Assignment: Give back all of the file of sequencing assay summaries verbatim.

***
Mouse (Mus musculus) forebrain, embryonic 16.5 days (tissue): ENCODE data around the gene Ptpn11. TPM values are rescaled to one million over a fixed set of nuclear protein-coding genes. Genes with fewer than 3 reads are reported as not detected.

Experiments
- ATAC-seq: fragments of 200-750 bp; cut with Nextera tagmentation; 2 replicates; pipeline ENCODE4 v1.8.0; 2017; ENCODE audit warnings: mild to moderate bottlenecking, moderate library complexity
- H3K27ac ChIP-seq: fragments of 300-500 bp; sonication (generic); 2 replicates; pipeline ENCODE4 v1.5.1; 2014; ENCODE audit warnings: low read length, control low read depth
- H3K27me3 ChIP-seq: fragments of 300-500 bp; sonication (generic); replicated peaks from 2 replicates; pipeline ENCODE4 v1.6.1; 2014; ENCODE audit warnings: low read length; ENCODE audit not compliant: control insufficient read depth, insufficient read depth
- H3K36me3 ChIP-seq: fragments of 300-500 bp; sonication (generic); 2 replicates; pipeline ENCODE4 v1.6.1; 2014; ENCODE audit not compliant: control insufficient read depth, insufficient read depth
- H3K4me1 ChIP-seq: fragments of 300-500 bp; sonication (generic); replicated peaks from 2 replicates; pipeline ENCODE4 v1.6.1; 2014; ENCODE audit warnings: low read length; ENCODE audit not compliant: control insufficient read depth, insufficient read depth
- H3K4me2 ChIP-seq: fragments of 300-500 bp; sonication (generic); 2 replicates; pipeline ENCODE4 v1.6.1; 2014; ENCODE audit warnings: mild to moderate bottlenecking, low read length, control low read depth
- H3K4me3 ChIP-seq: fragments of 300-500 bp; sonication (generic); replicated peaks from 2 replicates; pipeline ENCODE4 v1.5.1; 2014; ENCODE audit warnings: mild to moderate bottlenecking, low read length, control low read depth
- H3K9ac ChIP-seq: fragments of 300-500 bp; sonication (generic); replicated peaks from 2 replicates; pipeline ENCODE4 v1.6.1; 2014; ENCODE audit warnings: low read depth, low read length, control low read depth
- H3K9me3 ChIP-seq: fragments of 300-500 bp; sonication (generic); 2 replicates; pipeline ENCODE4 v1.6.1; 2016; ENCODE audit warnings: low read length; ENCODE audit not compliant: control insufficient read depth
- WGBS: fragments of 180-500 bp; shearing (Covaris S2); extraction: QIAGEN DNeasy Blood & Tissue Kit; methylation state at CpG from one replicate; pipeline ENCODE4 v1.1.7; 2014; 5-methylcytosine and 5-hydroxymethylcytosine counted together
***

Mouse (Mus musculus) forebrain, embryonic 16.5 days (tissue): ENCODE data around the gene Ptpn11. TPM values are rescaled to one million over a fixed set of nuclear protein-coding genes. Genes with fewer than 3 reads are reported as not detected.

Experiments
- ATAC-seq: fragments of 200-750 bp; cut with Nextera tagmentation; 2 replicates; pipeline ENCODE4 v1.8.0; 2017; ENCODE audit warnings: mild to moderate bottlenecking, moderate library complexity
- H3K27ac ChIP-seq: fragments of 300-500 bp; sonication (generic); 2 replicates; pipeline ENCODE4 v1.5.1; 2014; ENCODE audit warnings: low read length, control low read depth
- H3K27me3 ChIP-seq: fragments of 300-500 bp; sonication (generic); replicated peaks from 2 replicates; pipeline ENCODE4 v1.6.1; 2014; ENCODE audit warnings: low read length; ENCODE audit not compliant: control insufficient read depth, insufficient read depth
- H3K36me3 ChIP-seq: fragments of 300-500 bp; sonication (generic); 2 replicates; pipeline ENCODE4 v1.6.1; 2014; ENCODE audit not compliant: control insufficient read depth, insufficient read depth
- H3K4me1 ChIP-seq: fragments of 300-500 bp; sonication (generic); replicated peaks from 2 replicates; pipeline ENCODE4 v1.6.1; 2014; ENCODE audit warnings: low read length; ENCODE audit not compliant: control insufficient read depth, insufficient read depth
- H3K4me2 ChIP-seq: fragments of 300-500 bp; sonication (generic); 2 replicates; pipeline ENCODE4 v1.6.1; 2014; ENCODE audit warnings: mild to moderate bottlenecking, low read length, control low read depth
- H3K4me3 ChIP-seq: fragments of 300-500 bp; sonication (generic); replicated peaks from 2 replicates; pipeline ENCODE4 v1.5.1; 2014; ENCODE audit warnings: mild to moderate bottlenecking, low read length, control low read depth
- H3K9ac ChIP-seq: fragments of 300-500 bp; sonication (generic); replicated peaks from 2 replicates; pipeline ENCODE4 v1.6.1; 2014; ENCODE audit warnings: low read depth, low read length, control low read depth
- H3K9me3 ChIP-seq: fragments of 300-500 bp; sonication (generic); 2 replicates; pipeline ENCODE4 v1.6.1; 2016; ENCODE audit warnings: low read length; ENCODE audit not compliant: control insufficient read depth
- WGBS: fragments of 180-500 bp; shearing (Covaris S2); extraction: QIAGEN DNeasy Blood & Tissue Kit; methylation state at CpG from one replicate; pipeline ENCODE4 v1.1.7; 2014; 5-methylcytosine and 5-hydroxymethylcytosine counted together